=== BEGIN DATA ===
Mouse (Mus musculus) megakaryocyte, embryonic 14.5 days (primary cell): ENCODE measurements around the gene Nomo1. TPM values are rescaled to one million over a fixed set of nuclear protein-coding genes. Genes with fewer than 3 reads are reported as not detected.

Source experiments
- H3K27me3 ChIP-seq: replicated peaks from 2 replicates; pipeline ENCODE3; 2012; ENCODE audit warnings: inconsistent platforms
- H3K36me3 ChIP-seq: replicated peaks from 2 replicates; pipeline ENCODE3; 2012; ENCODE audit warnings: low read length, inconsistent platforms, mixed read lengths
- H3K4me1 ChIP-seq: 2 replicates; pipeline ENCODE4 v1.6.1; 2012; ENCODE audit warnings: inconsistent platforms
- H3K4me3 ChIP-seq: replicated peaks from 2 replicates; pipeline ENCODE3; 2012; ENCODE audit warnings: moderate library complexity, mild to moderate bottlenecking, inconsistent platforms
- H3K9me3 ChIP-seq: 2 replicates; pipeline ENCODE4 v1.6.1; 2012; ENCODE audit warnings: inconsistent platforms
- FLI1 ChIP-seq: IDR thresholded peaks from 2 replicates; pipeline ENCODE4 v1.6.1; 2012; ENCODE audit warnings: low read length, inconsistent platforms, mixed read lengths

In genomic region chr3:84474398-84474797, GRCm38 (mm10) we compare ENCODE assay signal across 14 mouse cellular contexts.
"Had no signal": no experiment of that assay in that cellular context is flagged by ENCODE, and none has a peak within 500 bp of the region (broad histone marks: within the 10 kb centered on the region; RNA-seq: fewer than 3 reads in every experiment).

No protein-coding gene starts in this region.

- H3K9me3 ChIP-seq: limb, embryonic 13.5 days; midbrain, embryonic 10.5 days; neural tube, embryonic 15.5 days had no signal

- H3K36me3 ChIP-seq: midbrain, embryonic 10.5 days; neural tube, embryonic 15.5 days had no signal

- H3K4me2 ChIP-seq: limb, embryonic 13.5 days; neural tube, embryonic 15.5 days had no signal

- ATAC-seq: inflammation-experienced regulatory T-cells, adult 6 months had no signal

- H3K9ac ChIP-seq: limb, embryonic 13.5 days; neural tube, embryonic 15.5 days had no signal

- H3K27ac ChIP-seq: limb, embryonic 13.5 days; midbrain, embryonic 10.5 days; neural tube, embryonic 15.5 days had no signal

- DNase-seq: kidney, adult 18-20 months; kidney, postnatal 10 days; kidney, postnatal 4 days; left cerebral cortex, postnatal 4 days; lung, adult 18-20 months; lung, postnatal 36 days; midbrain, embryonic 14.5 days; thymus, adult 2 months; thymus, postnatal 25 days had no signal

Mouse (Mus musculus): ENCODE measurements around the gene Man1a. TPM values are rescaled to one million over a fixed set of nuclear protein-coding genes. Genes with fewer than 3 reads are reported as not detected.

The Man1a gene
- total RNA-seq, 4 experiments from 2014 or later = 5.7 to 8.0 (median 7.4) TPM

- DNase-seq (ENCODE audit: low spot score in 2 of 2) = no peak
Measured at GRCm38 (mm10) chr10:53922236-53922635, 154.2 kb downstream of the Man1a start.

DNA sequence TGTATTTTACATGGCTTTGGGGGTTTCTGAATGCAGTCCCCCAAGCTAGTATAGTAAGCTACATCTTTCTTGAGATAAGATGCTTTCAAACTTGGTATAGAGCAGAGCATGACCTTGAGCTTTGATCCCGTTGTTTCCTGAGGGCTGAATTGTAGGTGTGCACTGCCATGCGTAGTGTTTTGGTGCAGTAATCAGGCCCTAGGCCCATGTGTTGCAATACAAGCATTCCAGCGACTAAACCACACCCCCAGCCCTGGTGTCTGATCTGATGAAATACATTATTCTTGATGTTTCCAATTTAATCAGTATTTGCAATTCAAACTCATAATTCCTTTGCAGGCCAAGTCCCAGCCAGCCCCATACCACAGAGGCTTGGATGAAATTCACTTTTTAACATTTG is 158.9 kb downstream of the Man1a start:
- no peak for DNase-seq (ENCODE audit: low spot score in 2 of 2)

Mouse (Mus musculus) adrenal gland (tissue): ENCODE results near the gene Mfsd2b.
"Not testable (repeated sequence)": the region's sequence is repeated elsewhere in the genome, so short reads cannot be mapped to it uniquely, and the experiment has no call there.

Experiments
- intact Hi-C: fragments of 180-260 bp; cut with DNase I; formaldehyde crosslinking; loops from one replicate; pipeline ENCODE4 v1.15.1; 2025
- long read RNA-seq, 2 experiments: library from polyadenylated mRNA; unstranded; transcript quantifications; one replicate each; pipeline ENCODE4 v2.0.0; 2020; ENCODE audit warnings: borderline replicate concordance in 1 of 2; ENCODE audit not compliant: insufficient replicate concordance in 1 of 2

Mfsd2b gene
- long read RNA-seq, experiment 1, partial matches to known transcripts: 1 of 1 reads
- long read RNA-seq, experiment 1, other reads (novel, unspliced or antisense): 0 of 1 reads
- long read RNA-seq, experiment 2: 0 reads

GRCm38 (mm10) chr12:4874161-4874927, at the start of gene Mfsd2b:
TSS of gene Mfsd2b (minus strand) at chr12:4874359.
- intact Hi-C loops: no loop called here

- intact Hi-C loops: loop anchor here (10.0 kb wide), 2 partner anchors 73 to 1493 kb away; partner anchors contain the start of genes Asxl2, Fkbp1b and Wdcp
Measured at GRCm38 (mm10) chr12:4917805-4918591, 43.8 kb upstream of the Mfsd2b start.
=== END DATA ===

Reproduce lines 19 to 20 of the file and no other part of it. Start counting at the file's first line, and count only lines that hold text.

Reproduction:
Mouse (Mus musculus): ENCODE measurements around the gene Man1a. TPM values are rescaled to one million over a fixed set of nuclear protein-coding genes. Genes with fewer than 3 reads are reported as not detected.

The Man1a gene